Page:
Public Wants Transparency In Private School Settlement

Photo by Bob Vosseller

  JACKSON – Residents wanted details of a land swap plan and cost figures of a nearly 10-year-old lawsuit, saying that the town leaders have not been transparent.

  Resident Ray Cattonar said that the public needs to be given more notice concerning items on the agenda during a recent Township Council meeting. He began a line of questioning that began with the power struggle over choosing members on an open space committee and led to the settlement.

  “We usually get two- or three-days’ notice and we get to see the agenda and we’ve seen a lot of juggling over the last few council meetings. It seems to me that the council wants more authority for transparency it is a great idea to have nine independent residents,” the resident said referencing an Open Space Land Committee that had been proposed but had been voted down.

  Cattonar added, “I’d like to be a volunteer on that committee being a long-time resident of the township. The mayor typically picks out the committee members and then obviously runs it through the council. That seems like the process that has been done but I’m curious because you said you wanted more authority from council. Maybe you can describe what you are talking about.”

  Council President Martin Flemming explained, “we asked for a conversation about how members would be appointed and nobody ever got back to us. That is the only reason it is not on there.”

  “Once we have the conversation and figure out how to man it, it will happen. It is just as important to me as it is to you,” Flemming added.

  Cattonar said he came out to the night’s meeting for that specific subject. “It is a first reading and it is not even on the agenda. The land swap deal (of Leesville Drive) I was hoping would be on the agenda. It wasn’t as of this afternoon on the township website.”

  Flemming said “the administration has been working on it since the fall and I saw it for the first time on Thursday. On Friday, I did my due diligence. I got opinions from three different attorneys to allay the concerns that I had. That was Friday afternoon. Monday was a holiday (Dr. Martin Luther King Jr. Day). We gave it everything we could. I had two days.”

  “I’d like to see a site plan, of where the property is specifically located,” the resident asked.

  Flemming said as this was now public record, that information would be available.

  Susan Cooper lives in that area and said, “we do appreciate this (the land swap) and we know there was a lot of time and effort made and it really brought the residents of that area together.”

  “I just hope going forward, all the communication can be open with residents, developers with the council, the mayor because obviously we sit here and we see the tension and the non-communication and it’s hard for the residents. It’s a new year and I hope everyone can just be kind to each other, communicate and look at the great things that can happen,” she added.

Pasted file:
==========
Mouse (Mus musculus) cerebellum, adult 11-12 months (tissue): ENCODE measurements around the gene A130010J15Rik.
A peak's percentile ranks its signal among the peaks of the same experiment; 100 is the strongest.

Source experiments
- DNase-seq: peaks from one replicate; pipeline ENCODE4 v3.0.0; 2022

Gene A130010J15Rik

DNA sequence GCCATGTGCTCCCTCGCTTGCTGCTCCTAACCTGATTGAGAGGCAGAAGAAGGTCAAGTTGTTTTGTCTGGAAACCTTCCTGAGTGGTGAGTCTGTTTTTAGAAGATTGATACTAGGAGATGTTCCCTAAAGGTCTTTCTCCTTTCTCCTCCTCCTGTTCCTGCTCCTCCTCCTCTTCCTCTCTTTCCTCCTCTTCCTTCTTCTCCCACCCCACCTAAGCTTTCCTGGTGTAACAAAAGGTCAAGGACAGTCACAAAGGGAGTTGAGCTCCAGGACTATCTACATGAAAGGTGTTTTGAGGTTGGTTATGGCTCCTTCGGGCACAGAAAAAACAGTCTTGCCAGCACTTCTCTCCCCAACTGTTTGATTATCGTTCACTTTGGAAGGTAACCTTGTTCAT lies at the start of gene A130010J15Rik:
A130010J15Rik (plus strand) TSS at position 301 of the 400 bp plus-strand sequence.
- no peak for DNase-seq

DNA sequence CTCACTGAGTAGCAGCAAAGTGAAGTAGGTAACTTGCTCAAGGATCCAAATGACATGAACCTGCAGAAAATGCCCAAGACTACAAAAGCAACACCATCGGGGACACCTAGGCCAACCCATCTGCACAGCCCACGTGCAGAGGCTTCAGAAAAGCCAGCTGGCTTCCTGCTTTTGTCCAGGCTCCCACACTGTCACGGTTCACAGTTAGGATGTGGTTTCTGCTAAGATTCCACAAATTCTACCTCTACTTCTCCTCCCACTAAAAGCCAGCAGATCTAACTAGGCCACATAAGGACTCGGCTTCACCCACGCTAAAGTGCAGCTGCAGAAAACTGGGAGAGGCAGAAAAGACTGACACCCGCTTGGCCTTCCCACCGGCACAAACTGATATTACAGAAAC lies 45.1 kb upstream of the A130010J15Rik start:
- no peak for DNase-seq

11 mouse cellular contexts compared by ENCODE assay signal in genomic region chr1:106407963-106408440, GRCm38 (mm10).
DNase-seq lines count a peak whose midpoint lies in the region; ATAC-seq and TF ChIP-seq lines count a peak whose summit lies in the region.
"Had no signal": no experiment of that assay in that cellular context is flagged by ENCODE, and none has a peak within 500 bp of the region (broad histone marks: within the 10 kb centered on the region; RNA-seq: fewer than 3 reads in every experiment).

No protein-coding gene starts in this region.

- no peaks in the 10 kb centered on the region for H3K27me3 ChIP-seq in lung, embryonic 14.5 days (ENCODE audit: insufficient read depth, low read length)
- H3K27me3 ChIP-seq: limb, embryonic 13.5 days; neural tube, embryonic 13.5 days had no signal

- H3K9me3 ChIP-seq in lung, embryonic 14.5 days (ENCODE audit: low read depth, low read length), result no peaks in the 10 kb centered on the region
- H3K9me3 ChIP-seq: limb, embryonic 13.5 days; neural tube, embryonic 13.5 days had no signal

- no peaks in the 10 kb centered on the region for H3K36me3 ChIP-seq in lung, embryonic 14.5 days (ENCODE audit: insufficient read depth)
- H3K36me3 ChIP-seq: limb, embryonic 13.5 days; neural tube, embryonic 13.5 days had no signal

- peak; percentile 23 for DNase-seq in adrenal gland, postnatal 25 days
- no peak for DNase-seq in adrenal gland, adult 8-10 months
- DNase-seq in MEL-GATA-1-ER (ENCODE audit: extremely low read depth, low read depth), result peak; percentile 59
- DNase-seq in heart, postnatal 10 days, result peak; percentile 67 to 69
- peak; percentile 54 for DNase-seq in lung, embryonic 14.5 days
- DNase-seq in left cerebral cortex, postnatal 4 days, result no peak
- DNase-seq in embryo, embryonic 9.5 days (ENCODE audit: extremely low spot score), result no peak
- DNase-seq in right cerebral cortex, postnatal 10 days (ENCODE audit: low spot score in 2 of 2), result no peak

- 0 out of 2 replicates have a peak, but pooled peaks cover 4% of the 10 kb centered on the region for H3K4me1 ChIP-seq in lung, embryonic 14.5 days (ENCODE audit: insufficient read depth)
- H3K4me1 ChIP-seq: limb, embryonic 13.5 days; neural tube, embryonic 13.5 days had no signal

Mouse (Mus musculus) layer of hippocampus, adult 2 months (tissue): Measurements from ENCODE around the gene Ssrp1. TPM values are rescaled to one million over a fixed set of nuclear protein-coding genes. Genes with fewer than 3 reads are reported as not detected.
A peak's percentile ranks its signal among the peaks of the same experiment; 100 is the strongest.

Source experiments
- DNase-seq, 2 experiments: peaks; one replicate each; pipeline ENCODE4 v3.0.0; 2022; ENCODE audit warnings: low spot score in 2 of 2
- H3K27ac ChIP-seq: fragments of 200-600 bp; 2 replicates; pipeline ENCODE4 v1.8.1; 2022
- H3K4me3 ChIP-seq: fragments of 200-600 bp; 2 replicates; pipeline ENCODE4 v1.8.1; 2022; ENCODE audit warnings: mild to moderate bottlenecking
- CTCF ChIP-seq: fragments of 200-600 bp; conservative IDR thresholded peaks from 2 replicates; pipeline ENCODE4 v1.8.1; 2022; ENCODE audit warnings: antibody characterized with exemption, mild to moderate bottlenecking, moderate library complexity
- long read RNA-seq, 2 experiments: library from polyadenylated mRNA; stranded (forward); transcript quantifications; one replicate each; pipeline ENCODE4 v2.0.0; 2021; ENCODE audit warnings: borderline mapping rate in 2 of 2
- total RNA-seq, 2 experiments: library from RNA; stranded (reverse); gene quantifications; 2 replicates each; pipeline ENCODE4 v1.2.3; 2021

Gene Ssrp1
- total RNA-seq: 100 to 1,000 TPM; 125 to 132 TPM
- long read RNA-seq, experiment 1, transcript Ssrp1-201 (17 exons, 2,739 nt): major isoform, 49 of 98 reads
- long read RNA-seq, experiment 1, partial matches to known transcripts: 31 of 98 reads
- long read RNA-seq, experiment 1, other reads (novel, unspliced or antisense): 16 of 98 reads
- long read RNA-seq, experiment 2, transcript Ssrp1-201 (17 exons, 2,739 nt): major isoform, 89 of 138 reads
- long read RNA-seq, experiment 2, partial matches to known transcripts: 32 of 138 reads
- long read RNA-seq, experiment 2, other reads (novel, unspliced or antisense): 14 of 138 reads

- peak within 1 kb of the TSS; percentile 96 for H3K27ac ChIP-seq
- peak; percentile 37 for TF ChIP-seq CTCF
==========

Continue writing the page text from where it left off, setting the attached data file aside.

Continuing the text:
Sheldon Hofstein inquired about the financial settlement concerning “Oris Bais Yaakov High School for Girls, why doesn’t the council give us what the final settlement was?”

  The agreement concluded a long-standing legal challenge involving the building of a private religious school that will award a monetary settlement and grant approval for the construction of the school on Cross Street.

  The council did not discuss the matter prior to its approval during a December Council meeting. The all-girls school was rejected by the Jackson Zoning Board for having multiple safety violations, setbacks, traffic, and other reasons.

  Hofstein, who was a member of the Zoning Board at the time and he was among those members who voted to deny the application nearly a decade ago asked the council once again, what the settlement figure was.

  “You people approved it (the settlement). Any numbers on that?” Hofstein asked. He had previously posed this question during the meeting where the settlement had been voted on but was told by Township Attorney Gregory McGuckin that those numbers weren’t yet available for disclosure and he did not know them at the time.

  “According to what we read in social media and the newspapers the figure was $1,350,000 does that sound right?”

  “That sounds correct,” Flemming responded.

  “That is the number that the township or your insurance company is giving to the school?” Hofstein clarified.

  “Correct,” Flemming repeated.

  Hofstein said that usually in these cases, “the attorneys for the plaintiffs are paid by the loser, which would be the town, how much are the attorneys getting.”

  “That is inclusive of all the attorney fees,” McGuckin said noting that it was included in the settlement total.

  “How much was our own attorney paid extra for his expert work?” Hofstein asked.

  “The insurance company paid it so I don’t know the answer,” Flemming replied.